“It is a national disgrace that strains the limits of irresponsibility that the Government of Barbados, against all expert advice, allowed an entirely unregulated 14-year building boom with respect to building standards. Of the thousands of houses built, almost all of them are vulnerable to collapse in a major earthquake. It is to Barbados’ tragic misfortune that it would not have cost any additional money to have constructed the life-saving shear walls that the Building Code specified.”
Grenville Phillips II
Every Bajan or foreigner living in Barbados should attend at Grenville’s Weighed in the Balance website and have a read of Put Your House in Order.
Do it now.
Labour Action a result of no pay for a year
Contributed anonymously by Rotten Cotton
Our 2015 cotton crop is in danger of rotting in the fields as fewer than 10% of last year’s 150 registered cotton pickers are willing to work, and this year the crop is almost double the size of 2014.
The problem is that the Government of Barbados hasn’t been able to pay the pickers for the work they did a full year ago, picking the 2014 crop.
Guess what folks? You promise to pay agricultural workers a certain amount for each pound of cotton and you don’t pay them for a year… what happens is that nobody shows up to pick the next crop.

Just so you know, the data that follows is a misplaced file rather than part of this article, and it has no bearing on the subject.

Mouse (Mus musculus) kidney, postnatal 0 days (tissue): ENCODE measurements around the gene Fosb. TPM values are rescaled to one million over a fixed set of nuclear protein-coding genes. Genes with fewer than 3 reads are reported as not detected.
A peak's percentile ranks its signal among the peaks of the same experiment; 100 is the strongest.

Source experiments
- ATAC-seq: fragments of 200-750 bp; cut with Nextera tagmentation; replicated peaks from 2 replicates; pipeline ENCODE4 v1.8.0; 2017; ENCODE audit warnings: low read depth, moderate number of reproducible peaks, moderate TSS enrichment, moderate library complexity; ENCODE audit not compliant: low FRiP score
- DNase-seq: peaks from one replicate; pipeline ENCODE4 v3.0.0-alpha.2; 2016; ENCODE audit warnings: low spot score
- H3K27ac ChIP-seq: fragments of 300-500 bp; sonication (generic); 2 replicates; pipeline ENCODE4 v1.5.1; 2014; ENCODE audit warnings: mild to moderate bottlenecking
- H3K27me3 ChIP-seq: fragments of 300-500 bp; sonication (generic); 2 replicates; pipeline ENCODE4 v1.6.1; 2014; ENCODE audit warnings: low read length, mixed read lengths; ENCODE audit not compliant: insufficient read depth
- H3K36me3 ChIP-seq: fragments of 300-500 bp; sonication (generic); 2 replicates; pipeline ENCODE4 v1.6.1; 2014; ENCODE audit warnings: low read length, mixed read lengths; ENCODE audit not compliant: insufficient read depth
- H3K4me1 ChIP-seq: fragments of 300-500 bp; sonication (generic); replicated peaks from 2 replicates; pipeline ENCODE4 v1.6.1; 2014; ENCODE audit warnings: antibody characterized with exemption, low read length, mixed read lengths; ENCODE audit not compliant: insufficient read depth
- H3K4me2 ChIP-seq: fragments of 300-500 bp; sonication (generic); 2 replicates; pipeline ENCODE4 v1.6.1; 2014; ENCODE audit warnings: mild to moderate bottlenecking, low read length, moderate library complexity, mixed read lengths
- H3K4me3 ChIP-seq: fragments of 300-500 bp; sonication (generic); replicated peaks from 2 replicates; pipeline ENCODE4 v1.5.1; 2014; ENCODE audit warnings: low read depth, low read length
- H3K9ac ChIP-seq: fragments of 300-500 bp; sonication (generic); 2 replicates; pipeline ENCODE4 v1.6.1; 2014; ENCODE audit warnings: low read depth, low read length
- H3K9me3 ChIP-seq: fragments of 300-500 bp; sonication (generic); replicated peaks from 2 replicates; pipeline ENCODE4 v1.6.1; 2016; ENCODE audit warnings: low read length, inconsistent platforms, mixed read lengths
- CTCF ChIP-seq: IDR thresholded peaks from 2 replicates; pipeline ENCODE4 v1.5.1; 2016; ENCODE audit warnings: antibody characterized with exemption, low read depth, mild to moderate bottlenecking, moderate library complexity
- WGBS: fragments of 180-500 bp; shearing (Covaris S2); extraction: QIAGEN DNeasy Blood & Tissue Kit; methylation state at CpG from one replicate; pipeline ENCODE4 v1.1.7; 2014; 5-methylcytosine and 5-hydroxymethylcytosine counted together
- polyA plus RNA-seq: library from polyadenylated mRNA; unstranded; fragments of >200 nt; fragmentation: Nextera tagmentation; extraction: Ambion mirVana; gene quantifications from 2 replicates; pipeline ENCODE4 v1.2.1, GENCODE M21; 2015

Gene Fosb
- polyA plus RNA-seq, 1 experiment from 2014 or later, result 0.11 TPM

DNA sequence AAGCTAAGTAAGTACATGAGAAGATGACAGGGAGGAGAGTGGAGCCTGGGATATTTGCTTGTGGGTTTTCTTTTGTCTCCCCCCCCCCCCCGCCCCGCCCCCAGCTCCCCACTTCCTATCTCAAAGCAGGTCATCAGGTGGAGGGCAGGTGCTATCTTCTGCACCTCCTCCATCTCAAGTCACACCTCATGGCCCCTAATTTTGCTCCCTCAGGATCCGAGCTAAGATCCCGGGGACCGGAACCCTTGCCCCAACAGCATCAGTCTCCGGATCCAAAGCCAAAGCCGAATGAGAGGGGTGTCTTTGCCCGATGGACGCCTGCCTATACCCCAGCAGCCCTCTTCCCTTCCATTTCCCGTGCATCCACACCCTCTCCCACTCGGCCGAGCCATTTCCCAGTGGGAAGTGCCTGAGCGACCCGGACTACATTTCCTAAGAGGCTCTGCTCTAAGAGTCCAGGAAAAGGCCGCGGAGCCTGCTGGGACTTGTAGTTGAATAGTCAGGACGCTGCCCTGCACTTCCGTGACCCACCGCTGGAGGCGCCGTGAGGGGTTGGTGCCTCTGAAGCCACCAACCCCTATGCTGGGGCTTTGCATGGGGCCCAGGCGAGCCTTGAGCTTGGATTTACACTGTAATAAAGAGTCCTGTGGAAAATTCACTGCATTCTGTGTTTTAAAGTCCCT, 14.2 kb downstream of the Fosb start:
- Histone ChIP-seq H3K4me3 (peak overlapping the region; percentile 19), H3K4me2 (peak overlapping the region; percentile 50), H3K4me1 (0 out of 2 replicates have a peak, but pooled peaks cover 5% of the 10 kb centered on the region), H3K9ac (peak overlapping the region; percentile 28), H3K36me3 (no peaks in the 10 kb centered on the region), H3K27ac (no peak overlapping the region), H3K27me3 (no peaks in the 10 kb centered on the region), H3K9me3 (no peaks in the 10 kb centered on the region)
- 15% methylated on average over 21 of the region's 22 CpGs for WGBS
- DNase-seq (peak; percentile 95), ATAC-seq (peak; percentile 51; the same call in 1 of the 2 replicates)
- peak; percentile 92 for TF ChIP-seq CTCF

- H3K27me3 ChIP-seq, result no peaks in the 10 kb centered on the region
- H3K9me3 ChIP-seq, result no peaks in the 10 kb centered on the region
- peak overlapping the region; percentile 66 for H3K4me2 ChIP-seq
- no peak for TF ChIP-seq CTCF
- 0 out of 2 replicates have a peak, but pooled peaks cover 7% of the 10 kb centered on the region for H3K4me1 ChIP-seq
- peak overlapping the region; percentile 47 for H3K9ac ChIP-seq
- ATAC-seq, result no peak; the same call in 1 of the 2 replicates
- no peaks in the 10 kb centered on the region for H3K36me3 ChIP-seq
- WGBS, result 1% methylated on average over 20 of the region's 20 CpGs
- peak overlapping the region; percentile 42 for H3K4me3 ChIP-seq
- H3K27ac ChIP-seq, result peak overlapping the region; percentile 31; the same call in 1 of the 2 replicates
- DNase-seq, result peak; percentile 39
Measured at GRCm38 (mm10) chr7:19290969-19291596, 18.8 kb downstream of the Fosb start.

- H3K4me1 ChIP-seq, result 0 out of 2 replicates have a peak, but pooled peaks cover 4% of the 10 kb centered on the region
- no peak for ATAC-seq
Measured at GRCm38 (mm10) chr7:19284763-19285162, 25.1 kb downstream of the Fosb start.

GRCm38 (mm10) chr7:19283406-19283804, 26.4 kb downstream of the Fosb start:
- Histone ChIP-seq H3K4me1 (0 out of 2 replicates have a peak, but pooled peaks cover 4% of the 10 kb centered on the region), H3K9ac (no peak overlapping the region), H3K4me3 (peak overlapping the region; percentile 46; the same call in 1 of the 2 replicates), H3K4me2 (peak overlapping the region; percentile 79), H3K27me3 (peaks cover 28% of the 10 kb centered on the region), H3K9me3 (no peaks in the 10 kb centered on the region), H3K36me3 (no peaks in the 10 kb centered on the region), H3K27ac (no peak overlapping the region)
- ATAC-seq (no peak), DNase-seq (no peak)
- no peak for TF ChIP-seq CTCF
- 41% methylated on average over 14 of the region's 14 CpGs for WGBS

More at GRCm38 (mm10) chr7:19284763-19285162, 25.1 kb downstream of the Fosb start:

Got that Prime Minster Stuart?
It’s a simple and basic concept that this government hasn’t grasped I know. The government can put off paying suppliers, contractors and government employees when the money can’t be found, and those people will hang in waiting for the government to catch up on payments.
But you can’t do that to poor agricultural workers for a year or they walk and that is exactly what has happened.
“How bad is the financial situation really when the government puts the whole 2015 cotton crop at risk because they can’t pay workers their 40 cents a pound that has been owing to them for a year?”
The newspapers and television are full of cotton stories with politicians, Agricultural Ministry officials and industry spokespeople hyping the value to the economy and the doubling of fields planted over last year but hardly anyone is talking about the growing sense of danger – some say verging on panic – that is spreading throughout the cotton community. Continue reading